Treasna na dTonnta
Are jellyfish increasing globally? Jellyfish reproduce rapidly and have fast growth rates; they predate many species, while few species predate them; and they feed via touch rather than visually, so they can feed effectively at night and in turbid waters. Around the world, jellyfish blooms have had critical socio-economic impacts e.g. limiting the potential recovery of already weakened fish stocks, clogging fishing nets, causing mass mortalities of farmed salmon, or blocking the cooling water intake of power stations. Last year, it was difficult to avoid jellyfish brushing against your paddle as your seakayak slid through the water. 2013 was a bumper year for jellyfish in Irish waters; on one summer evening paddle across Dublin Bay, they were so dense at one stage it was like paddling through jelly rather than water. Later, in October 20,000 farmed salmon were killed due to a jellyfish “bloom” (a sudden, massive increase of jellyfish numbers) off Clare island, Co Mayo. Anecdotal evidence from kayak anglers in the Irish Sea supports a general view that jellies are more common. Will it be the same this year, and what is happening in the sea to encourage the growth of creatures that have the power to both fascinate and repulse? Possible causes of Jellyfish expansion Jellyfish populations may be expanding globally because of overfishing of their natural predators (such as Tuna and turtles) and the availability of excessive nutrients due to land runoff. When marine ecosystems become disturbed jellyfish can proliferate because jellyfish thrive in warmer, less-oxygenated water. It may become difficult for fish stocks to re-establish themselves in marine ecosystems once jellyfish have dominated them, because jellyfish also feed on fish eggs and larvae.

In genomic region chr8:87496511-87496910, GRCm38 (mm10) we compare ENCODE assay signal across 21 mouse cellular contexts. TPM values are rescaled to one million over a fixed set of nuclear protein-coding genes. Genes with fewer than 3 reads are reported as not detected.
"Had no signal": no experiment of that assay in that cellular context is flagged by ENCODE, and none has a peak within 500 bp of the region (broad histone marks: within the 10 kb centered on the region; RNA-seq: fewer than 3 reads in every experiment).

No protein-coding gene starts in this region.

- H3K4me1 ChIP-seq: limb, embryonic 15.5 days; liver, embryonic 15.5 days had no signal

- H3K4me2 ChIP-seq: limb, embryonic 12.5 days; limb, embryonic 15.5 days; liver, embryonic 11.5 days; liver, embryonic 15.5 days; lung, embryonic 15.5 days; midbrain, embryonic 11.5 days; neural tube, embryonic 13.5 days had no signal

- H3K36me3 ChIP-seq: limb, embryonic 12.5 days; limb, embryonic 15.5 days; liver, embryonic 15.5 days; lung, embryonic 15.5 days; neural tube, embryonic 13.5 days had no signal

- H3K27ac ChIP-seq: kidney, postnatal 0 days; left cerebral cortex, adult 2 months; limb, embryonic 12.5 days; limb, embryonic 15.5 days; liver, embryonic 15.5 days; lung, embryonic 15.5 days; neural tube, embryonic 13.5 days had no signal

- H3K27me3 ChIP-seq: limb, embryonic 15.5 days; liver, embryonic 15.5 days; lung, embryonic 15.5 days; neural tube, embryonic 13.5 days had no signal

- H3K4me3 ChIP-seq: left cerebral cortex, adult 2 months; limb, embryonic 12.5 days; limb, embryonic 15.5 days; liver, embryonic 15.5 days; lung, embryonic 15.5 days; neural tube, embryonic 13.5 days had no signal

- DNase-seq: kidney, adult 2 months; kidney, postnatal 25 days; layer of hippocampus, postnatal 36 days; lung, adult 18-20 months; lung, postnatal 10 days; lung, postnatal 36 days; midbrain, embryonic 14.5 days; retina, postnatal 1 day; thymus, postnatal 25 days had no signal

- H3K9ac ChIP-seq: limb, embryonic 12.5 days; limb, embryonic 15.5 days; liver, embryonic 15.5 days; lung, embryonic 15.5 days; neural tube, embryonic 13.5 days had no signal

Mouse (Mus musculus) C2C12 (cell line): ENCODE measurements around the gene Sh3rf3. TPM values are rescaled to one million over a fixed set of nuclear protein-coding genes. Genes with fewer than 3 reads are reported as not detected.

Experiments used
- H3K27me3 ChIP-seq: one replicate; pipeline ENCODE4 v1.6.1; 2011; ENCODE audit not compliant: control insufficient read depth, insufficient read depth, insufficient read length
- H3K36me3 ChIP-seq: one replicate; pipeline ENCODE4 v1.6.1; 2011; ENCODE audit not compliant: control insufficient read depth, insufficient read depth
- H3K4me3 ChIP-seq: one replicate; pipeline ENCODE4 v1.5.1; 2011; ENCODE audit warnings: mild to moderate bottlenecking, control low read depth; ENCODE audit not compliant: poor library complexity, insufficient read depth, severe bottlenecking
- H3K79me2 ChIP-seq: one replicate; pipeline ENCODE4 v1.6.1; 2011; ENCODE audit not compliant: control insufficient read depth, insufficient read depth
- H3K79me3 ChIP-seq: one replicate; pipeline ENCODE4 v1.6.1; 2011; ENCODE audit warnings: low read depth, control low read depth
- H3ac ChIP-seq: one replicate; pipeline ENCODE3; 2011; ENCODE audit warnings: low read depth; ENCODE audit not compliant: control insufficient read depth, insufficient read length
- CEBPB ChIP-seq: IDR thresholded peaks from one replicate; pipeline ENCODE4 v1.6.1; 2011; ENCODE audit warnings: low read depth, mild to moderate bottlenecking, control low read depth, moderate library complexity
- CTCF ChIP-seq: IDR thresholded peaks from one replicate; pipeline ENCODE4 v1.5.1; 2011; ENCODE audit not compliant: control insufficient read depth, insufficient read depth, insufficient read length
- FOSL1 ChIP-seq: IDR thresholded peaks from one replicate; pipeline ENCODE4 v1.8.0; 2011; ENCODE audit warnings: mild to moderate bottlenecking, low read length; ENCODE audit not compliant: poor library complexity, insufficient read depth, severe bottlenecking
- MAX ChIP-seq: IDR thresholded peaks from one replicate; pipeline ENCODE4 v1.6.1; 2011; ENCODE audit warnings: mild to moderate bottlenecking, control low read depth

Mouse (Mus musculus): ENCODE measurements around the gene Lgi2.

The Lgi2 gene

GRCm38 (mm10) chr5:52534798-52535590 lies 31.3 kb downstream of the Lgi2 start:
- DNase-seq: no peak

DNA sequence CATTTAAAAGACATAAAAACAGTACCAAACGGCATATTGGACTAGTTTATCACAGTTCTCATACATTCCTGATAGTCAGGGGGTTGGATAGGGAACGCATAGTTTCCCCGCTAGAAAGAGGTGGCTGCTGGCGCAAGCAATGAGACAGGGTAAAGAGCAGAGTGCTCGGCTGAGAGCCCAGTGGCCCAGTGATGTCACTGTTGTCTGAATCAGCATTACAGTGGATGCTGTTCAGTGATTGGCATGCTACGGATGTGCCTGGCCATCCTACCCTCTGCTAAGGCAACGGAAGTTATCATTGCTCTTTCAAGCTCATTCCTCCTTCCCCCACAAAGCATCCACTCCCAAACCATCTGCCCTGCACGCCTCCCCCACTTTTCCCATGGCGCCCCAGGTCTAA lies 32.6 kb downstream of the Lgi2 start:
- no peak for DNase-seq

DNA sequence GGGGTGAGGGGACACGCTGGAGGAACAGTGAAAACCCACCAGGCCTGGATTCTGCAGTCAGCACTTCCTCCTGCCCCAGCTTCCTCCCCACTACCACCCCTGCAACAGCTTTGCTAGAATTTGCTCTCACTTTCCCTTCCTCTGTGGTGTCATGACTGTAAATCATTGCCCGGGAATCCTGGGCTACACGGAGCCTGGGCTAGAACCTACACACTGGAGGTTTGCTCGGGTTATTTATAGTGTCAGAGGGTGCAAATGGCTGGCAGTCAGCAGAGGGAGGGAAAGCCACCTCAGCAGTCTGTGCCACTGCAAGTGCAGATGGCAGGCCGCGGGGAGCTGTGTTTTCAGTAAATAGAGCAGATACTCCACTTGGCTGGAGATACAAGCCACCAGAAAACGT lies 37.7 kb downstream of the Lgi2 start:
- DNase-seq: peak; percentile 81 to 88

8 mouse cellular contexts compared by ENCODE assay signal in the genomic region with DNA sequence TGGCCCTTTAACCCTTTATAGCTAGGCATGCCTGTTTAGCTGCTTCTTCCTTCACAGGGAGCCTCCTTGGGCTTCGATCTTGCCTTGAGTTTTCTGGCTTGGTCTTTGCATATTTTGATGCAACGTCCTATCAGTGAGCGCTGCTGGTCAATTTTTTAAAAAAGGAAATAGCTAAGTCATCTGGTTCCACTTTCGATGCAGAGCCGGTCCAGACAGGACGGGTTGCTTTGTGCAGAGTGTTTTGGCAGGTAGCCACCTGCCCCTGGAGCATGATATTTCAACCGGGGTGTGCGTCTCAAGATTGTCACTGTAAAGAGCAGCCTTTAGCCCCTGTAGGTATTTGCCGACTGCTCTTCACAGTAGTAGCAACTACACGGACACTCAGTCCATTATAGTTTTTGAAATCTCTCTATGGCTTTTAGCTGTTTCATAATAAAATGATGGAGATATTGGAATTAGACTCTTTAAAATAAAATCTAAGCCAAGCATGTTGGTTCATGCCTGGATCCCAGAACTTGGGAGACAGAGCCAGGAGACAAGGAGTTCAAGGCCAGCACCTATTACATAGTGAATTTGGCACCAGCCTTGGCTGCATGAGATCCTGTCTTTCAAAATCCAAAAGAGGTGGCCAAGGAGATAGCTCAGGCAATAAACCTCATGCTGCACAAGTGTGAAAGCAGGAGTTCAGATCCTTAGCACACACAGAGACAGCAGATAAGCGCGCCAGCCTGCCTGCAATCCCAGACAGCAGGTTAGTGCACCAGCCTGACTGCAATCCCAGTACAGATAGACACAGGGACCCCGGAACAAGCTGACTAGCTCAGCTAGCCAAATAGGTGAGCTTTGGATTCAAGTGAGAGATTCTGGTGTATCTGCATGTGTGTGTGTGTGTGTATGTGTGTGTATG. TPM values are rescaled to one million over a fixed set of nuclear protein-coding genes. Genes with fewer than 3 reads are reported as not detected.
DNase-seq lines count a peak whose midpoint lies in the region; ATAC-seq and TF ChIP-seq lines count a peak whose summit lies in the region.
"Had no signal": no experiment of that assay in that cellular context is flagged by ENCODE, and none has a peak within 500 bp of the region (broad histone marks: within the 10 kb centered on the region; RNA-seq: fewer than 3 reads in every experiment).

Newsletter of the Irish Sea Kayaking Association